Persistent Depressive Disorder
A mild but long-term form of depression.
Dysthymia is defined as a low mood occurring for at least two years, along with at least two other symptoms of depression.
Examples of symptoms include lost interest in normal activities, hopelessness, low self-esteem, low appetite, low energy, sleep changes, and poor concentration.
Treatments include medications and talk therapy.
Wiki Number: PW161
Diagnosis: Persistent Depressive Disorder-Dysthymia
US Patients: 3-6% during lifetime
World Patients: 105 Mil per year (1.5% of the population)
Age Onset: 21, before 21 called “early onset”
Brain Area: In women, the corpus callosum and frontal lobes differ from normal; the amygdala, insula (sadness) and cingulate gyrus(emotions)
Symptoms: 2-years for adults; 1-year for children, deep depression with longer-lasting insomnia or hypersomnia and low self-esteem
Progression: little enjoyment in anything, suicidal behaviors, other disorders or addictions; hopelessness about life
Causes: genetic for 50% of cases; 75% have other physical illnesses, disorders or addictions; 95% have episodes of major depression.
Medications: antidepressants, but 6-8 weeks before progress; SSRIs, lithium
Therapies: cognitive therapy, better sleep, exercise
Life with Persistent Depressive Disorder (also known as Dysthymia)
Amazon or Library Book: Persistent Depressive Disorders
Click the book to link or order from Amazon.
Support Group: feelingkindablue.org; 866-728-7983
(Provident Behavioral Health)
Contact your local Social Security office for possible Disability Benefits through their Disability Determination Services,
4 CURRENT ARTICLES
The world-wide medical research
reports chosen for each diagnosis
Clicking each title opens the
PubMed article’s summary-abstract.
- Phytochemicals That Act on Synaptic Plasticity as Potential Prophylaxis against Stress-Induced Depressive Disorderby Soojung Yoon on January 25, 2023
Depression is a neuropsychiatric disorder associated with persistent stress and disruption of neuronal function. Persistent stress causes neuronal atrophy, including loss of synapses and reduced size of the hippocampus and prefrontal cortex. These alterations are associated with neural dysfunction, including mood disturbances, cognitive impairment, and behavioral changes. Synaptic plasticity is the fundamental function of neural networks in response to various stimuli and acts by reorganizing...
- Sleep Disturbances and Chronic Pain in People with HIV: Implications for HIV-Associated Neurocognitive Disordersby Shameka L Cody on January 23, 2023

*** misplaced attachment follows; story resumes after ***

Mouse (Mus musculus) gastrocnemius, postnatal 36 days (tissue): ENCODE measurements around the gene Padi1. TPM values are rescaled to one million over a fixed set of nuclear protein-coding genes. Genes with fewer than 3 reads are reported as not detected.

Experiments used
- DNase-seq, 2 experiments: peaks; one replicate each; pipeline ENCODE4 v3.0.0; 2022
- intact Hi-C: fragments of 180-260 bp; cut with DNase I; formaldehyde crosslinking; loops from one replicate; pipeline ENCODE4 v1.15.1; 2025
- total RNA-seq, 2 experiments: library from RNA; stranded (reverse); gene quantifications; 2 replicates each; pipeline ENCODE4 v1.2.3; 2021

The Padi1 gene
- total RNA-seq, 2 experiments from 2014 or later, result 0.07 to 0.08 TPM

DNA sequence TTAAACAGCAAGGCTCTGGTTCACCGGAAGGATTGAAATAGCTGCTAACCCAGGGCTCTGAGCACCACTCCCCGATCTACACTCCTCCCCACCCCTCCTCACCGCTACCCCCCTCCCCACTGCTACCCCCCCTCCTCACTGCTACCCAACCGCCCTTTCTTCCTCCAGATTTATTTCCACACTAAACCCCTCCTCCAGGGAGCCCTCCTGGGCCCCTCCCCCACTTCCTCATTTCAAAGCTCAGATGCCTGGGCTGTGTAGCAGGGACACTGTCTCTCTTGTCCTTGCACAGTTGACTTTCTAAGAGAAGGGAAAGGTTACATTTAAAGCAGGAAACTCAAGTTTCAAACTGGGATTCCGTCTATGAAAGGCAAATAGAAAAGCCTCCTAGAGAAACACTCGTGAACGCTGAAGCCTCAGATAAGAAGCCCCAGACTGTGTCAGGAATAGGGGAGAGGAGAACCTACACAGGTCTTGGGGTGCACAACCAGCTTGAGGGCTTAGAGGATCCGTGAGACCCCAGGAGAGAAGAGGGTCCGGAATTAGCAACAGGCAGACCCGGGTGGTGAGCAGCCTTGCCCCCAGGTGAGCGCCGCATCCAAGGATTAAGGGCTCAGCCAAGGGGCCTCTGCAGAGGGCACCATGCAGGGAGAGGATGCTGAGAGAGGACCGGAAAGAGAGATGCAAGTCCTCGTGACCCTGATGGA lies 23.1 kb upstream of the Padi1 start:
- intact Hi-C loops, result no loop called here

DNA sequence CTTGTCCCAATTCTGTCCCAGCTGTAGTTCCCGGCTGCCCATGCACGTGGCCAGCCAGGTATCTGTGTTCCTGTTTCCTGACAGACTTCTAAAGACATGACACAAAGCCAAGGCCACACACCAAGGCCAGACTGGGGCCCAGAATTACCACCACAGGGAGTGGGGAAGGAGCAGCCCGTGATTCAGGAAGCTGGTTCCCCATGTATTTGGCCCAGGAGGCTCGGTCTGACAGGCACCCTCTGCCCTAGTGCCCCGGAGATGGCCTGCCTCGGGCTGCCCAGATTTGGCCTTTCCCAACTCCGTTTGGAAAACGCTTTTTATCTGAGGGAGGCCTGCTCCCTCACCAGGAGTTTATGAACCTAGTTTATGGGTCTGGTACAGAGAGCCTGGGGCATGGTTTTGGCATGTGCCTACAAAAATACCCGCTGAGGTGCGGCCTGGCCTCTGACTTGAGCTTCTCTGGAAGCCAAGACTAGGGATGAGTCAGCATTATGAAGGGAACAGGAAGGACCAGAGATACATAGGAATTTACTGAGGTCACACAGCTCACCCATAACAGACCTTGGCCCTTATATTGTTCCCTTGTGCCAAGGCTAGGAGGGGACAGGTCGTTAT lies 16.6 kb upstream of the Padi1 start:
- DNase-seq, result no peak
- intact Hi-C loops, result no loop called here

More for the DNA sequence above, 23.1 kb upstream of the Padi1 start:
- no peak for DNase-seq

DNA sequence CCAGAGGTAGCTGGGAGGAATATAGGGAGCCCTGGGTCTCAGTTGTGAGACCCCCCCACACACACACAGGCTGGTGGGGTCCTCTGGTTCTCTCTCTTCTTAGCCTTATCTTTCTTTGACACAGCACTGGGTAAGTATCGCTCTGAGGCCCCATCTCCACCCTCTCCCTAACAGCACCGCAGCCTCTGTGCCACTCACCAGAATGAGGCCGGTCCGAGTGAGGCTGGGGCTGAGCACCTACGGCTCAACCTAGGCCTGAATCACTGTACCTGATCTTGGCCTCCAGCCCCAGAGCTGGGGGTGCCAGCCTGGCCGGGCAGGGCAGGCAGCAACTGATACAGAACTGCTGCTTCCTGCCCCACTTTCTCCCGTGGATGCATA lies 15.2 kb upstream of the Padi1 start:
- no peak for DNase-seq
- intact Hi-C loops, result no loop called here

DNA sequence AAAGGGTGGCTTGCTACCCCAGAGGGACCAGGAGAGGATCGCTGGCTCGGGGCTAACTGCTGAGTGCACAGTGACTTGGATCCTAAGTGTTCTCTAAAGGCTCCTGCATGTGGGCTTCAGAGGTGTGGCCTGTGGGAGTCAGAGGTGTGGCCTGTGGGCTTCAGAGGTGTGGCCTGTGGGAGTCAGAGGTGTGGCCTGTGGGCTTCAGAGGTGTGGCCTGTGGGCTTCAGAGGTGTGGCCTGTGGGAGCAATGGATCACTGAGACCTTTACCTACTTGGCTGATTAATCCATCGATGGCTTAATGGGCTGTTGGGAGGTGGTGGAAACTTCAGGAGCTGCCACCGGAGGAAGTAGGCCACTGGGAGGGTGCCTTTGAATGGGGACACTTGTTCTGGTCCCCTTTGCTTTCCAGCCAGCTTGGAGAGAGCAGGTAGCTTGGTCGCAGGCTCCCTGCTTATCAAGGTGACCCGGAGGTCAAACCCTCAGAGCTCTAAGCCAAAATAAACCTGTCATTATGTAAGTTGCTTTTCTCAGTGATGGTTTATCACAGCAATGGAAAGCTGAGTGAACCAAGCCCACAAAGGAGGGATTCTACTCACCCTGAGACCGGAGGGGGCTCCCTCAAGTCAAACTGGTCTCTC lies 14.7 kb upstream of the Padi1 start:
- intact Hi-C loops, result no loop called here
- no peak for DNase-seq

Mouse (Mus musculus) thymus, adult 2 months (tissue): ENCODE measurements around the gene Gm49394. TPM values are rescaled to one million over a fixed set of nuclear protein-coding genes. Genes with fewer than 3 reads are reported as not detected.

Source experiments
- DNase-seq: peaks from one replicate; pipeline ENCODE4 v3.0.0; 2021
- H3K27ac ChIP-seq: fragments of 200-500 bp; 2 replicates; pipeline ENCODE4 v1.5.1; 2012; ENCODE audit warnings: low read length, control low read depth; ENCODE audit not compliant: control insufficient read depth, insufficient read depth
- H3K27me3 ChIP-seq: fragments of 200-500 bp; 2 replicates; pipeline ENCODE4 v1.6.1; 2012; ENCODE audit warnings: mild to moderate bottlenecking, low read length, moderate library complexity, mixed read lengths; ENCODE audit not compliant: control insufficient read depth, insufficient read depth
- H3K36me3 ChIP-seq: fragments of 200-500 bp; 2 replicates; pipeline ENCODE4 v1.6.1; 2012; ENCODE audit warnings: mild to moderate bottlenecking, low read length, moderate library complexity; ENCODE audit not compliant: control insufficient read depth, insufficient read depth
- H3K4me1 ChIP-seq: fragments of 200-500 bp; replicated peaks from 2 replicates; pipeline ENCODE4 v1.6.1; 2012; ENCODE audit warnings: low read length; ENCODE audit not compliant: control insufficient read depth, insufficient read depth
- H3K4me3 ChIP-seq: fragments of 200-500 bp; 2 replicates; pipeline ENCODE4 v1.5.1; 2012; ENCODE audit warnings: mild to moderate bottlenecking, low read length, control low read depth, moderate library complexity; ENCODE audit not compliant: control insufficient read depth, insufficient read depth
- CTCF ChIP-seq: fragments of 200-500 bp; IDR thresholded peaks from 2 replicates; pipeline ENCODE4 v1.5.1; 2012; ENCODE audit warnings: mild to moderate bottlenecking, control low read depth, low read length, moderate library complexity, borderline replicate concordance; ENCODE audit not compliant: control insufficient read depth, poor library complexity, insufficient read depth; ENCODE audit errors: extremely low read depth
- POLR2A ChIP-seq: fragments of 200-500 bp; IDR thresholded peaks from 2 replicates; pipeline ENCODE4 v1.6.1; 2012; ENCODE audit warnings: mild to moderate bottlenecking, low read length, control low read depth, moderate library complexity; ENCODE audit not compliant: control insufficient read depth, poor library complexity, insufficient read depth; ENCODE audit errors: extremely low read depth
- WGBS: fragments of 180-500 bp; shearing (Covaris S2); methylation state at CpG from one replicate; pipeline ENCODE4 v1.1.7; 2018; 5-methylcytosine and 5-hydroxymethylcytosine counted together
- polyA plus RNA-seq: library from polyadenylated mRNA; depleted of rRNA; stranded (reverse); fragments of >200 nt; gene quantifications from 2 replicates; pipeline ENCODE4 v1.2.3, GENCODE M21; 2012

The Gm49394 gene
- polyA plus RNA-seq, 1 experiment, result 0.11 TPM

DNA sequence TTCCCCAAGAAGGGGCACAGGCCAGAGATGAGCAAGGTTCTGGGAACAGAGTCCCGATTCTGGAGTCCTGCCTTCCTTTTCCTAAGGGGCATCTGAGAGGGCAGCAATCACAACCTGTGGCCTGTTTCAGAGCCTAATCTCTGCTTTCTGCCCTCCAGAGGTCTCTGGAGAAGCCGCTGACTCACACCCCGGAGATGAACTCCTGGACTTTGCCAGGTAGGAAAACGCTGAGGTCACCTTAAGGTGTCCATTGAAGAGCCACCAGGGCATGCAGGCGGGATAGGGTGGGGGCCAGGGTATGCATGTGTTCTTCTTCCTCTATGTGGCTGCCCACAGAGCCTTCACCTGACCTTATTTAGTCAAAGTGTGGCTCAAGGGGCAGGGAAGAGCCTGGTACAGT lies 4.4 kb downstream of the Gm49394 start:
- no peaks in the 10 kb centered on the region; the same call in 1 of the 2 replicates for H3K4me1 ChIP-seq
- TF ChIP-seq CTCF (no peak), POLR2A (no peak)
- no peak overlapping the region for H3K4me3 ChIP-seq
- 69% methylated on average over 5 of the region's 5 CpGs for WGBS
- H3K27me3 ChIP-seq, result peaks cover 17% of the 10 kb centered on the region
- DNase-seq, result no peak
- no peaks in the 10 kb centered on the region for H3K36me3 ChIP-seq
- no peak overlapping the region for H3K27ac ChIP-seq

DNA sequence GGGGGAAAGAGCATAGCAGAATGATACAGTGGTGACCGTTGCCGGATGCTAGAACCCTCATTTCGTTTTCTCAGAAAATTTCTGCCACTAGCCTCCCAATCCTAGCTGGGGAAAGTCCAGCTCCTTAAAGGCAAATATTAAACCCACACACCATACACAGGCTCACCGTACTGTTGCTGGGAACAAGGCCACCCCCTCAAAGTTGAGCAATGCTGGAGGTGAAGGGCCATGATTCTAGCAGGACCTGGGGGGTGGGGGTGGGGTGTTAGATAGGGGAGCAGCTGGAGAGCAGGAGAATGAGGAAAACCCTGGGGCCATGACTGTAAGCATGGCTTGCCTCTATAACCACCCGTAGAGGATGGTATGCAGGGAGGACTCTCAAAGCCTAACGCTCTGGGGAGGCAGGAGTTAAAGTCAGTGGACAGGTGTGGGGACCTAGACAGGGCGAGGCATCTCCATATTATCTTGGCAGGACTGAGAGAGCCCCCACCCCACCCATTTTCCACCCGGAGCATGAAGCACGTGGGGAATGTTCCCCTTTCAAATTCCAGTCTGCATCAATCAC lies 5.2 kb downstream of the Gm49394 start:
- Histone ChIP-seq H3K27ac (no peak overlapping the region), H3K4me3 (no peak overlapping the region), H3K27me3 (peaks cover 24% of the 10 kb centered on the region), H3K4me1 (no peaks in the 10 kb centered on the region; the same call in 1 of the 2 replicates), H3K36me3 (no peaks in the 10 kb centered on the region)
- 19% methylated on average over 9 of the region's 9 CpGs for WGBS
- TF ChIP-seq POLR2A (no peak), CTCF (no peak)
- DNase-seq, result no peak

PURPOSE OF REVIEW: Antiretroviral therapy has significantly reduced morbidity and mortality in people with HIV. Despite being virally suppressed, sleep disturbances, chronic pain, and neurocognitive impairments persist which can negatively impact quality of life for people with HIV. This article presents relevant literature related to sleep disturbances and chronic pain in people with HIV. The potential impact of these comorbidities on cognition is discussed with implications for managing...
- Entrapment and rupture of the guide wire during PTCA: case report and medico-legal considerationsby G Baldino on January 19, 2023
CONCLUSION: The medico-legal analysis of the case excluded liabilty since it was a fortuitous, unpredictable and inevitable event. However, the patient had not been adequately informed about the possibility of the complication presented, which resulted in prolonged hospitalization and compensation for the psychological disorder suffered as a result of the adverse event. The attempted economic agreement was unsuccessful. A civil lawsuit was subsequently filed by the patient and the Judge's report...
- Design and rationale of the REStoring mood after early life trauma with psychotherapy (RESET-psychotherapy) study: a multicenter randomized controlled trial on the efficacy of adjunctive trauma-focused therapy (TFT) versus treatment as usual (TAU) for adult patients with major depressive disorder (MDD) and childhood traumaby Anouk W Gathier on January 17, 2023
BACKGROUND: Major depressive disorder (MDD) is a common, recurrent mental disorder and a leading cause of disability worldwide. A large part of adult MDD patients report a history of childhood trauma (CT). Patients with MDD and CT are assumed to represent a clinically and neurobiologically distinct MDD subtype with an earlier onset, unfavorable disease course, stress systems' dysregulations and brain alterations. Currently, there is no evidence-based treatment strategy for MDD that specifically...